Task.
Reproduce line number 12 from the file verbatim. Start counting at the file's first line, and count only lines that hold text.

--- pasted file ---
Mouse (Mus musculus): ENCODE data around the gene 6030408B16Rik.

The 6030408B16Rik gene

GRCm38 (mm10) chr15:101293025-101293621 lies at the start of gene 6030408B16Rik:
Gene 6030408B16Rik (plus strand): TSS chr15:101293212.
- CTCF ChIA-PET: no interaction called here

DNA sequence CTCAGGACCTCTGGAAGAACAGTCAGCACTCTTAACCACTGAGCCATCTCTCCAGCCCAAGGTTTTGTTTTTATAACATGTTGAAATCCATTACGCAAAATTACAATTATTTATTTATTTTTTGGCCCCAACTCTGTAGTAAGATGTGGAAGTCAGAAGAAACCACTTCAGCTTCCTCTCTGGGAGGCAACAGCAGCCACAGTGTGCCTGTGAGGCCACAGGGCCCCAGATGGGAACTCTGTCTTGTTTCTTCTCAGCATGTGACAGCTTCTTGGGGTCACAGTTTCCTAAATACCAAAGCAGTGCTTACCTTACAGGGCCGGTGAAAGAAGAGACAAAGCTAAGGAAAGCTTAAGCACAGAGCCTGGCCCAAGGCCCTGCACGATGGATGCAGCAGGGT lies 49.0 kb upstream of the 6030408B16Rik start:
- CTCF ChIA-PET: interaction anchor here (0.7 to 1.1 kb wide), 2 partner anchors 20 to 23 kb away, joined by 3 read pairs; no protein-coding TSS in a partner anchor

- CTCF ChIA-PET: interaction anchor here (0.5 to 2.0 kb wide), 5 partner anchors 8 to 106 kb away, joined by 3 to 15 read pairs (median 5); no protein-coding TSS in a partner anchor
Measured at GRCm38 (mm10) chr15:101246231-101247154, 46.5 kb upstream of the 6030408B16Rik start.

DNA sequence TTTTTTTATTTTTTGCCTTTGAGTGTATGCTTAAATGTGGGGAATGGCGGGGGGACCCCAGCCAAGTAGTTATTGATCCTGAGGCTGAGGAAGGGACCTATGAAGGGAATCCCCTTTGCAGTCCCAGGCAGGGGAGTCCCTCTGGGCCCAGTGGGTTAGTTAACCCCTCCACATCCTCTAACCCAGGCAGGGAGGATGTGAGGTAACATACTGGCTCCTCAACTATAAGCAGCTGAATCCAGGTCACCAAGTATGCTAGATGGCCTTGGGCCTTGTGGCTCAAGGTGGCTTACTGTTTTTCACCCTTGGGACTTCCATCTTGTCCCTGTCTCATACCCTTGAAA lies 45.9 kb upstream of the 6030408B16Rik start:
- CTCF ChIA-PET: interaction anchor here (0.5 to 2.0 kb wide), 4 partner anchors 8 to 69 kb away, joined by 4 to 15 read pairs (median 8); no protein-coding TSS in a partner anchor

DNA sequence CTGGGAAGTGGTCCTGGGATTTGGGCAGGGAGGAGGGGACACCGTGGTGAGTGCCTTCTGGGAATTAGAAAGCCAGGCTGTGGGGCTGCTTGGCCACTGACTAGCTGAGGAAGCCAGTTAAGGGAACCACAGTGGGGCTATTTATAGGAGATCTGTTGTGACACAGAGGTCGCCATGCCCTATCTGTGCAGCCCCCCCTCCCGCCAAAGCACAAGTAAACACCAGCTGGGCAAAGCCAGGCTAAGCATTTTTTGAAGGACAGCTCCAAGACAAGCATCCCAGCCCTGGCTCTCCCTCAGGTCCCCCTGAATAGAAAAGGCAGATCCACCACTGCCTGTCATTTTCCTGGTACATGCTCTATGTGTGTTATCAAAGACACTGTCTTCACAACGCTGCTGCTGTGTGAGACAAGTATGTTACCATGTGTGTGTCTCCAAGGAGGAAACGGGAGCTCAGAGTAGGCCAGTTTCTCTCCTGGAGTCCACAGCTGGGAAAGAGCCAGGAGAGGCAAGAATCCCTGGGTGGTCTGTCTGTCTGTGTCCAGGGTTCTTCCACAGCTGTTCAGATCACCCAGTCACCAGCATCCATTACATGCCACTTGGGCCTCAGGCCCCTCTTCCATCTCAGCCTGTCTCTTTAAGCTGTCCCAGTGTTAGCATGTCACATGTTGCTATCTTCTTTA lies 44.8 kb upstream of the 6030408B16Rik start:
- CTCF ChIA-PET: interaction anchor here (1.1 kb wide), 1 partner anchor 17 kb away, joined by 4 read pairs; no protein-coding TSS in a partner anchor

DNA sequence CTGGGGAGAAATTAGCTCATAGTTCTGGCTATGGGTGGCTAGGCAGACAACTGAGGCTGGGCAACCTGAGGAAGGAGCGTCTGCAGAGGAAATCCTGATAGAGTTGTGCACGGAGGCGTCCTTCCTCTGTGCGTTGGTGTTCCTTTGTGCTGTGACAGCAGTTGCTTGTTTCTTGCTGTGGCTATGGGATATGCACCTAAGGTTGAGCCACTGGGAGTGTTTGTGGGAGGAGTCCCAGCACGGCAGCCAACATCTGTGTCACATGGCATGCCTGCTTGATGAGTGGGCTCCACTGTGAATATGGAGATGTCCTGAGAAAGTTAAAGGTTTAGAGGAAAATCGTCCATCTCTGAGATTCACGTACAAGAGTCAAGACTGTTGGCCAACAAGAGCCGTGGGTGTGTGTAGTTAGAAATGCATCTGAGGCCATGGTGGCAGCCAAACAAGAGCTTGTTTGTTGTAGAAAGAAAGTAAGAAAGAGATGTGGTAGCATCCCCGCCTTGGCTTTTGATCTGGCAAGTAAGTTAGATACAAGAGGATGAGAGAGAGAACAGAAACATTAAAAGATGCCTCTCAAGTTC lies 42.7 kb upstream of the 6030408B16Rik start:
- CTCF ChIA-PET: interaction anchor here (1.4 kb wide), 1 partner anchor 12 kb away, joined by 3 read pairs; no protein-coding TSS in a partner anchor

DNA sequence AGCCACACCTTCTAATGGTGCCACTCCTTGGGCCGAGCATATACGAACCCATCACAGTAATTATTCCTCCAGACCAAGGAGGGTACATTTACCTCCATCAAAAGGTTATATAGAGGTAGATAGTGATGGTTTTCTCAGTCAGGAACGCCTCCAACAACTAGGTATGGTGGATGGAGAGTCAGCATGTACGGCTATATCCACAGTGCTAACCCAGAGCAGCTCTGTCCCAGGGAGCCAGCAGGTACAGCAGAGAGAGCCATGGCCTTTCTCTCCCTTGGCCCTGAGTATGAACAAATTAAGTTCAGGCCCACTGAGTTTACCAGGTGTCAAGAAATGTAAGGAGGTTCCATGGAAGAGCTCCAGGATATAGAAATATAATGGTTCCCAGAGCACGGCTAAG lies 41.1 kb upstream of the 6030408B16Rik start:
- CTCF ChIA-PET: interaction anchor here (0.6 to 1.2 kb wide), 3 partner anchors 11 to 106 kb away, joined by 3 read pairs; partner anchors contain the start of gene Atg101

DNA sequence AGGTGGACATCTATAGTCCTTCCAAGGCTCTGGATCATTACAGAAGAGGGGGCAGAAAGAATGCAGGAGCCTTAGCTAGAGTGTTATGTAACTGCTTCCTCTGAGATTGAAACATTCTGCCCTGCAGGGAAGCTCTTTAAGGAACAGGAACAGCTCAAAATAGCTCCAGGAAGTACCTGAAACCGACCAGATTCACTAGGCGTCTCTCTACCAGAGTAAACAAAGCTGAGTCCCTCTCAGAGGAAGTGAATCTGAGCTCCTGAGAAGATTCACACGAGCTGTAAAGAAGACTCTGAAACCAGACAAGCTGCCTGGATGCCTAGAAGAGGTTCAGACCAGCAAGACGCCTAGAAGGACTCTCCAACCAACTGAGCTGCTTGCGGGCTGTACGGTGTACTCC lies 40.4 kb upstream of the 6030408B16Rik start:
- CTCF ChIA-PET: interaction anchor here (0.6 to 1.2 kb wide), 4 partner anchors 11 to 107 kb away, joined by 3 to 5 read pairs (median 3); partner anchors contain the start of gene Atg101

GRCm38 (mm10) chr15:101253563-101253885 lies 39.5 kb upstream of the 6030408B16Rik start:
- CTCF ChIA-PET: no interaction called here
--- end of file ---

DNA sequence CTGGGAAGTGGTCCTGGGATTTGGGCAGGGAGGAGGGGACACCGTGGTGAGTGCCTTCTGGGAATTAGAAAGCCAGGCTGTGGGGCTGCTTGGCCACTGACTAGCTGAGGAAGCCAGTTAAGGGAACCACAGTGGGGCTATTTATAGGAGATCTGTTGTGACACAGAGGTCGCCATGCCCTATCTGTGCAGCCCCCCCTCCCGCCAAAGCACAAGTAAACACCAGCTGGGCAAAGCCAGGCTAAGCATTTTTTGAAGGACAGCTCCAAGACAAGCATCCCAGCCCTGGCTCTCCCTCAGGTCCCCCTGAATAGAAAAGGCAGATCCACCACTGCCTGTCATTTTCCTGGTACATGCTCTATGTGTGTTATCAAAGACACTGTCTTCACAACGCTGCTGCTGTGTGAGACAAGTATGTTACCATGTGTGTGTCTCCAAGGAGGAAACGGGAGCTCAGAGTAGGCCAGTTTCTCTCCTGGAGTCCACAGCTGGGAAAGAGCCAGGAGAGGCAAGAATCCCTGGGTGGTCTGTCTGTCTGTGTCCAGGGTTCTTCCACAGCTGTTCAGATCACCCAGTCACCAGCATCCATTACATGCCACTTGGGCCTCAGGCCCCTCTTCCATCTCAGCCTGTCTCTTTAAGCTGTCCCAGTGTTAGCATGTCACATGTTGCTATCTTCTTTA lies 44.8 kb upstream of the 6030408B16Rik start: